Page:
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12 Days of Benefits – Attention Spans and a Growing Gig Workforce

12 Days of Benefits – Attention Spans and a Growing Gig Workforce
Posted on Monday, December 16, 2019 by Rae Shanahan

On the 8th day of benefits, the industry gave to me 8-second attention spans.


In an often-cited recent study, Microsoft found that the average human attention span decreased from 12 seconds in the year 2000 to just 8 seconds fifteen years later. In the game of benefits enrollment, where capturing and keeping employee attention is the name of the game, this statistic provides motivation to change strategies if you’ve found engagement lagging. It may be time for interactive features, AI, and quick explanatory videos to make sure you grab that elusive attention—and keep it.

On the 7th day of benefits, the industry gave to me 7.7 million gig workers. By 2020, that’s the number of workers projected by Intuit to make up the growing alternative workforce known as the “gig economy.” Categorizing these workers is a challenge, however. Some work for rideshare or food delivery services such as Uber or Grubhub, while others are workers who’ve opted out of the traditional 9-5 in favor of freelance opportunities. Welcoming these workers into the fold can be a challenge for traditional workplaces, but expanding opportunities for culture-building and offering voluntary benefits options can help ease the transition.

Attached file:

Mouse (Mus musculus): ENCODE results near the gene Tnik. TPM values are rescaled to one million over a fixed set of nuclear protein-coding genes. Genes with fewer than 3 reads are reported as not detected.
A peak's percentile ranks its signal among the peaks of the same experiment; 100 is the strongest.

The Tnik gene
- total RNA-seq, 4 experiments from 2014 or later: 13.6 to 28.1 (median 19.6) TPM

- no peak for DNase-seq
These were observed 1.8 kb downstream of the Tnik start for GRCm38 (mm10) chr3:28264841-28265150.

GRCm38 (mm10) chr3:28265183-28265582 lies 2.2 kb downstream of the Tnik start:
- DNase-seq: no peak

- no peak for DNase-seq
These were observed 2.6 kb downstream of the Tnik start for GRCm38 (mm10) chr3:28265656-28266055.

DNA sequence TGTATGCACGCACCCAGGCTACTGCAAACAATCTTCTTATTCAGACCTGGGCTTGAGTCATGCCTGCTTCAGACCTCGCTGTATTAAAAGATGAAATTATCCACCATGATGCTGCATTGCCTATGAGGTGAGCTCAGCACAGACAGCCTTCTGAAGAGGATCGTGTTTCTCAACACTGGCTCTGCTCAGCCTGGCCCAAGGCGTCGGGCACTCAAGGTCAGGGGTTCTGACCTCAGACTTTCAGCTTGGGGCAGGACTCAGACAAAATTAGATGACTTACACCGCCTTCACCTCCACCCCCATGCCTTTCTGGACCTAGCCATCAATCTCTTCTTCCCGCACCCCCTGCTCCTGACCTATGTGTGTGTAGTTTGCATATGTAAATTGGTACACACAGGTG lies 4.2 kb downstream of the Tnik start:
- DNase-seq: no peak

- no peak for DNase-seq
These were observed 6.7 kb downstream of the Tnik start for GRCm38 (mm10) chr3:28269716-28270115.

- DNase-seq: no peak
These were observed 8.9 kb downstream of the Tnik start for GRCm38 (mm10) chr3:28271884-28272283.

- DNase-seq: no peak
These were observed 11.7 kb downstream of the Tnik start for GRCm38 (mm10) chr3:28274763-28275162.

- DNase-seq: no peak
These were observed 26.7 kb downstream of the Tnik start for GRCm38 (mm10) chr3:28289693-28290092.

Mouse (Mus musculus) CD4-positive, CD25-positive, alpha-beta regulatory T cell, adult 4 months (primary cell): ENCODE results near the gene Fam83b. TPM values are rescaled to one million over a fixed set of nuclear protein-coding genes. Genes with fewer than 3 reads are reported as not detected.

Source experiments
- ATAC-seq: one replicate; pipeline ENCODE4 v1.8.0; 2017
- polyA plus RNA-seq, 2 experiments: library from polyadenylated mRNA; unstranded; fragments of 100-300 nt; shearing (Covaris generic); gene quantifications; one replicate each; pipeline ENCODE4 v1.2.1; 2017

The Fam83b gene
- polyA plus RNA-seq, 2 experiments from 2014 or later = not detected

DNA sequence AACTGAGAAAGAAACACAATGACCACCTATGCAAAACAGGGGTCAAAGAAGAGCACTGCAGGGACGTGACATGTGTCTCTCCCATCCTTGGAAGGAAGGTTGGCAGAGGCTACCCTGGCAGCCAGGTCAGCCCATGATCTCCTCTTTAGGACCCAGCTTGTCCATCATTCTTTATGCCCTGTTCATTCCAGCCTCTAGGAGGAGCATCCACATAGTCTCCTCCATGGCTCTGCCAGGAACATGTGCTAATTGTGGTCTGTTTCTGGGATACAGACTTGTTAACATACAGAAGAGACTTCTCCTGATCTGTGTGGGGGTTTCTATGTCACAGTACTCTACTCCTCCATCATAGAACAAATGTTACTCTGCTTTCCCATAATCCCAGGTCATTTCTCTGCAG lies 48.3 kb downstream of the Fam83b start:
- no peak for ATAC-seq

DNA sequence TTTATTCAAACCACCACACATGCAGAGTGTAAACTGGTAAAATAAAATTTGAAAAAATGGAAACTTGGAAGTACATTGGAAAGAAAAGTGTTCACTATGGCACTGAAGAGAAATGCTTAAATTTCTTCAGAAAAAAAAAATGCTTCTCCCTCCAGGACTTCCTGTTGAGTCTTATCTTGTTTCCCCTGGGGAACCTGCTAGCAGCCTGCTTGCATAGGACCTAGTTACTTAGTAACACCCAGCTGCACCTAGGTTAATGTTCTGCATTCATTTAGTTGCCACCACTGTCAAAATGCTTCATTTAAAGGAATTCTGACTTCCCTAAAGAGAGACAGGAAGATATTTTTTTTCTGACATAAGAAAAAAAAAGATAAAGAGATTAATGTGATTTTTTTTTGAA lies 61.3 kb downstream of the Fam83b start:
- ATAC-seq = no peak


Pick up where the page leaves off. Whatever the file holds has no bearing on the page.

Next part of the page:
On the 6th day of benefits, the industry gave to me $6 trillion spent on cybersecurity. That’s right—cybersecurity firm Cybint projects that by 2021, businesses will spend a full $6 trillion on cybersecurity efforts globally. And believe it or not, the giant expenditure makes perfect financial sense. With the average cost of a data breach set to exceed $150 million in 2020, it’s crucial for all businesses—from enterprise organizations to small businesses—to reprioritize budgets to make space for cybersecurity investment in the coming year.

On the 5th day of benefits, the industry gave to me 5 years to change the face of modern offices. Within just five years, the percentage of companies offering employees the option for standing desks rose from only a quarter to 60%. This trend tracks well with the increasing calls for employer empathy that we’ve observed over the past few years. Options like standing desks are not a luxurious expenditure for the only fanciest offices—instead, they’ve becoming a clear tool to demonstrate empathy to office workers, and a means of acknowledgement for the diversity of employee needs.